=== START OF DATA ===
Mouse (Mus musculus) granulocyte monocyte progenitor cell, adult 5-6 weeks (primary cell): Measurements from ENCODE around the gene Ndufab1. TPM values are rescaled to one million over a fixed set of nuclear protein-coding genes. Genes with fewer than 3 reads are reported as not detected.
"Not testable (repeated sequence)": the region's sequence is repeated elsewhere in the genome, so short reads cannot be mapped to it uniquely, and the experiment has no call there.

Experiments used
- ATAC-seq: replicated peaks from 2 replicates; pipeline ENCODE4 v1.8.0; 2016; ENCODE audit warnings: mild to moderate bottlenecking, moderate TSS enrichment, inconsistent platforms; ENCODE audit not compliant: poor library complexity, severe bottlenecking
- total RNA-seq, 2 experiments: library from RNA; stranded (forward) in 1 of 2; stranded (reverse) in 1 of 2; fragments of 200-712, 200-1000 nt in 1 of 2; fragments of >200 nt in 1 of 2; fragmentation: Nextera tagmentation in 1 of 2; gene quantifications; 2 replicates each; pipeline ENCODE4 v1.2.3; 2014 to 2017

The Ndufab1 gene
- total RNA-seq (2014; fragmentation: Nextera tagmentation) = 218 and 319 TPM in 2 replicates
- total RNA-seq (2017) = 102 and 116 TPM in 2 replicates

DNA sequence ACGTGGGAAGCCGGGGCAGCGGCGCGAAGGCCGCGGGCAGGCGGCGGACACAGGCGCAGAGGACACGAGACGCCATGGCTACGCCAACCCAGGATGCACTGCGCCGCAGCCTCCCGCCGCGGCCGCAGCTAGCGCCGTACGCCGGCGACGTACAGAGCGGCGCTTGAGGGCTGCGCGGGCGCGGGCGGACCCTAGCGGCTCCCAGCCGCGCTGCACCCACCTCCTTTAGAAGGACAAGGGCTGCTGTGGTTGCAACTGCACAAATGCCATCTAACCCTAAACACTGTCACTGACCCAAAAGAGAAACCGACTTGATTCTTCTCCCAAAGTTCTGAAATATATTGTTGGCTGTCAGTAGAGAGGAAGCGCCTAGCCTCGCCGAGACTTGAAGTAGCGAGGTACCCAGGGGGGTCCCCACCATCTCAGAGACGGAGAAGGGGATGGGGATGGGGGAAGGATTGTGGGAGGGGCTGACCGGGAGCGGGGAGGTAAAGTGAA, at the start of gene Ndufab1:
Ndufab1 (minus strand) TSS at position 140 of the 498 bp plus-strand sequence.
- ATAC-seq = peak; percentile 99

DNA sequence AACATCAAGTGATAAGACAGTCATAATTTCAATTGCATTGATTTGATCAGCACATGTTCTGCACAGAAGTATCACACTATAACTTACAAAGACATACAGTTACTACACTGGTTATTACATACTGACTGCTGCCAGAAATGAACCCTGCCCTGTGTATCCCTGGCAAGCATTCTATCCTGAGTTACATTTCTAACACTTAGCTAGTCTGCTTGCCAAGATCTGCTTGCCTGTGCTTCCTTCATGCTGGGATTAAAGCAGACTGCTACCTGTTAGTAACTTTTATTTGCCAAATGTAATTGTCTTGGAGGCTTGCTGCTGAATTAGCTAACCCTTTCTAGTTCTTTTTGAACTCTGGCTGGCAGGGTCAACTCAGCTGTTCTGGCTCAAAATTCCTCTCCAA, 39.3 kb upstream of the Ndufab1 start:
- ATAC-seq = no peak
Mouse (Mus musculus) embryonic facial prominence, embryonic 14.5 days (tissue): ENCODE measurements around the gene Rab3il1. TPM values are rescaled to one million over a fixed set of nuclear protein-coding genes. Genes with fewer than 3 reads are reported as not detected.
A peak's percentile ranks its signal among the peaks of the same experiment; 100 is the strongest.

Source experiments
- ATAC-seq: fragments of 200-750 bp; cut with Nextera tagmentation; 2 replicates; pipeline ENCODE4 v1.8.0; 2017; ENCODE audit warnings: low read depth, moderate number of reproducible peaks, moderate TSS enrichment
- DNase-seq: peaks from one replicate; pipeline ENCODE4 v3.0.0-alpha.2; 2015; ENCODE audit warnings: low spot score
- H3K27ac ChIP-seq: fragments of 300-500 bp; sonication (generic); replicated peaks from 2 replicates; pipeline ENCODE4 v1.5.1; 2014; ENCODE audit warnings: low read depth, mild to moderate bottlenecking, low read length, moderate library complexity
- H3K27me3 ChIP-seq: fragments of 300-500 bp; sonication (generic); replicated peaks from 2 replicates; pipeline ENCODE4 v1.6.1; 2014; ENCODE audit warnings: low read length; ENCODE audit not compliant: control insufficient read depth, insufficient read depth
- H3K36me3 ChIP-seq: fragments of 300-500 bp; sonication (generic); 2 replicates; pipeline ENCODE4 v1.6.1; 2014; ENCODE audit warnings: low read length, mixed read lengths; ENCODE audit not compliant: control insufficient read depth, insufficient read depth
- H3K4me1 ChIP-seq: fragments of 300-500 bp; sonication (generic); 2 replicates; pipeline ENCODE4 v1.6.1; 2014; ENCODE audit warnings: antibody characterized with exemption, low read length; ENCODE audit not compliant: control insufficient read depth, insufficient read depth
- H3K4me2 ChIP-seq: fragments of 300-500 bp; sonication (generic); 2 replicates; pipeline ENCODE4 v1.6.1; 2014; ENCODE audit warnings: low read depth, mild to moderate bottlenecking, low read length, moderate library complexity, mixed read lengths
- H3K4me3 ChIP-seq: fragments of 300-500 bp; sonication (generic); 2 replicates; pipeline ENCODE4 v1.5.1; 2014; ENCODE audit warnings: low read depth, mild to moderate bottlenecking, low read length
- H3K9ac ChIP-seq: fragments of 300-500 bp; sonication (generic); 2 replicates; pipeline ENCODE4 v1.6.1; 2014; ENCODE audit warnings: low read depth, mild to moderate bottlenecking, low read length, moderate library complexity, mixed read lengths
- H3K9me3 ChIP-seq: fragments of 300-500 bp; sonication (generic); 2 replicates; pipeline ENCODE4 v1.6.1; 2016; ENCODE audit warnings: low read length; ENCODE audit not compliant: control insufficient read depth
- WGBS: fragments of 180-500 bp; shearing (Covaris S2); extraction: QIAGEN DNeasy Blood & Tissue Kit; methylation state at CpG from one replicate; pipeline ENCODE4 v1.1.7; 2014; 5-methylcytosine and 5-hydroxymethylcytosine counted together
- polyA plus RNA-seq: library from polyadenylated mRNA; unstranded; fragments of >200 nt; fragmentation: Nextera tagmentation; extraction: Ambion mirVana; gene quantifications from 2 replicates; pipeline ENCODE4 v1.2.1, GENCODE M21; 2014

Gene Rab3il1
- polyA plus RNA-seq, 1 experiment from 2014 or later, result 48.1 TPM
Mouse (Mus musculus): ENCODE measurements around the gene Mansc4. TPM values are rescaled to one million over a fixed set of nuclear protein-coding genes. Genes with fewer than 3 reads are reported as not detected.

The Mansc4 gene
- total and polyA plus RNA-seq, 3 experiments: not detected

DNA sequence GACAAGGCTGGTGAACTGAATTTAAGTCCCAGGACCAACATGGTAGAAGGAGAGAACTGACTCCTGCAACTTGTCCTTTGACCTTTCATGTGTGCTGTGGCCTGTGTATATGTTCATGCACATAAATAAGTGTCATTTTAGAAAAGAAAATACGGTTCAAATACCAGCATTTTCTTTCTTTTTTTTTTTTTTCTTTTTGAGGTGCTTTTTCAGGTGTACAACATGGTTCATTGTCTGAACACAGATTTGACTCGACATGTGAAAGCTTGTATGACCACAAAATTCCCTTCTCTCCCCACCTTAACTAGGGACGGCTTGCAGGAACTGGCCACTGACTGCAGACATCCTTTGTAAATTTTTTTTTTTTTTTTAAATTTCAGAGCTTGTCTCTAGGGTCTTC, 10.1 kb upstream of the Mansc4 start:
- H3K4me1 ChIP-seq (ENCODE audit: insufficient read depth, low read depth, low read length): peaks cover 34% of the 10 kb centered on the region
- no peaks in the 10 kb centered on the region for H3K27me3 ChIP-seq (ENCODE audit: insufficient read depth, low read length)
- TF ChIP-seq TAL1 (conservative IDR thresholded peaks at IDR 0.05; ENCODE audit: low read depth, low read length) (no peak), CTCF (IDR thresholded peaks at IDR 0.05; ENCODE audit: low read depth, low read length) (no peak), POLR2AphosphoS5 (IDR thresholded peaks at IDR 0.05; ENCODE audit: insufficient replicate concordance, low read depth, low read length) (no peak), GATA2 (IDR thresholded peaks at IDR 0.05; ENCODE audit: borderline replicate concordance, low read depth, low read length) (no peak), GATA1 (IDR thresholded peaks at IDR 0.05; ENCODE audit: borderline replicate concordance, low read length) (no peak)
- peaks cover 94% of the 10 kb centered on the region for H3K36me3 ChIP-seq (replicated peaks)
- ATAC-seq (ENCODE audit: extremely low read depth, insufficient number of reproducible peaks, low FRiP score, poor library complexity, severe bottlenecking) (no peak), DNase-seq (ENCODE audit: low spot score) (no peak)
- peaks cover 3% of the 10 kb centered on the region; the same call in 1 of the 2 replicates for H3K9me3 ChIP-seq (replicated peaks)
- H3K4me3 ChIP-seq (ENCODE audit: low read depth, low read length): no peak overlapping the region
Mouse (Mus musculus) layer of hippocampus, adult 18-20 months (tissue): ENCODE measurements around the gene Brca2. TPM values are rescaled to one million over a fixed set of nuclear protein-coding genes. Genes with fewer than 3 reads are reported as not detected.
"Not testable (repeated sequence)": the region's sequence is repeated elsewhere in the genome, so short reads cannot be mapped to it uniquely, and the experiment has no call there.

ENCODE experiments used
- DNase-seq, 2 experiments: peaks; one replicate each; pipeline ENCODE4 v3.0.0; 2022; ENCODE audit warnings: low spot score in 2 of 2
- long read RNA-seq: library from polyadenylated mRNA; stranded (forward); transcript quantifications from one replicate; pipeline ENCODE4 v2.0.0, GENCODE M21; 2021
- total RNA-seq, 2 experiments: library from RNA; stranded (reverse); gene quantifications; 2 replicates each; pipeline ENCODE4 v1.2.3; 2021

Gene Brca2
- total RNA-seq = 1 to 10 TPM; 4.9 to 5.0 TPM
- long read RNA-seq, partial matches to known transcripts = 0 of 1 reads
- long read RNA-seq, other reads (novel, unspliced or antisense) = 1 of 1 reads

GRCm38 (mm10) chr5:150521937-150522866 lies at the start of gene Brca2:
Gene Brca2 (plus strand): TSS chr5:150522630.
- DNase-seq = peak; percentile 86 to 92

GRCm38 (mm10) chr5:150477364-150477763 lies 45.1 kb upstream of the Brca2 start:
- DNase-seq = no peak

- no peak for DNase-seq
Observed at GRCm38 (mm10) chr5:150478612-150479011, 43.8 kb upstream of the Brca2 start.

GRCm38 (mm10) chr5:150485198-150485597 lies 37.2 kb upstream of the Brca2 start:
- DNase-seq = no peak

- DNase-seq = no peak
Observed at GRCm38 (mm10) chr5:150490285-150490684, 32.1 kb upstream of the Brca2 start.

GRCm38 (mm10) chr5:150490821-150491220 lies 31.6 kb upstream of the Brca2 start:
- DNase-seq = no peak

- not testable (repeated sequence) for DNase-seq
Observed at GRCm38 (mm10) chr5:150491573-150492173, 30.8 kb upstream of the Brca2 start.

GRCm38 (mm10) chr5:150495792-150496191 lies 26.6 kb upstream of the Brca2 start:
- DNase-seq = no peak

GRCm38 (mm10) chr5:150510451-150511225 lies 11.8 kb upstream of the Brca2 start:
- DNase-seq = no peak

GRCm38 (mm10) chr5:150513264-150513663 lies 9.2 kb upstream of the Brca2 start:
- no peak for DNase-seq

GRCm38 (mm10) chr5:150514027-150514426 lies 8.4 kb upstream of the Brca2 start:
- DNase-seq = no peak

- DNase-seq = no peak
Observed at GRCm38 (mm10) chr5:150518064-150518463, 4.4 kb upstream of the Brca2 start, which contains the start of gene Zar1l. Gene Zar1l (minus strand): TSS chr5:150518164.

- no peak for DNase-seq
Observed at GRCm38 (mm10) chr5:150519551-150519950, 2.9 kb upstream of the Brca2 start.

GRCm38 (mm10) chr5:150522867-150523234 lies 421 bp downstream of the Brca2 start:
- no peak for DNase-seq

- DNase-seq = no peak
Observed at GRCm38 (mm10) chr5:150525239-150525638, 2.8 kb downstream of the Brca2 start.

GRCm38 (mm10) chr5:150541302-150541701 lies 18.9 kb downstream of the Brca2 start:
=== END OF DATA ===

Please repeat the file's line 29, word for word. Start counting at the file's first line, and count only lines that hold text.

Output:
Gene Rab3il1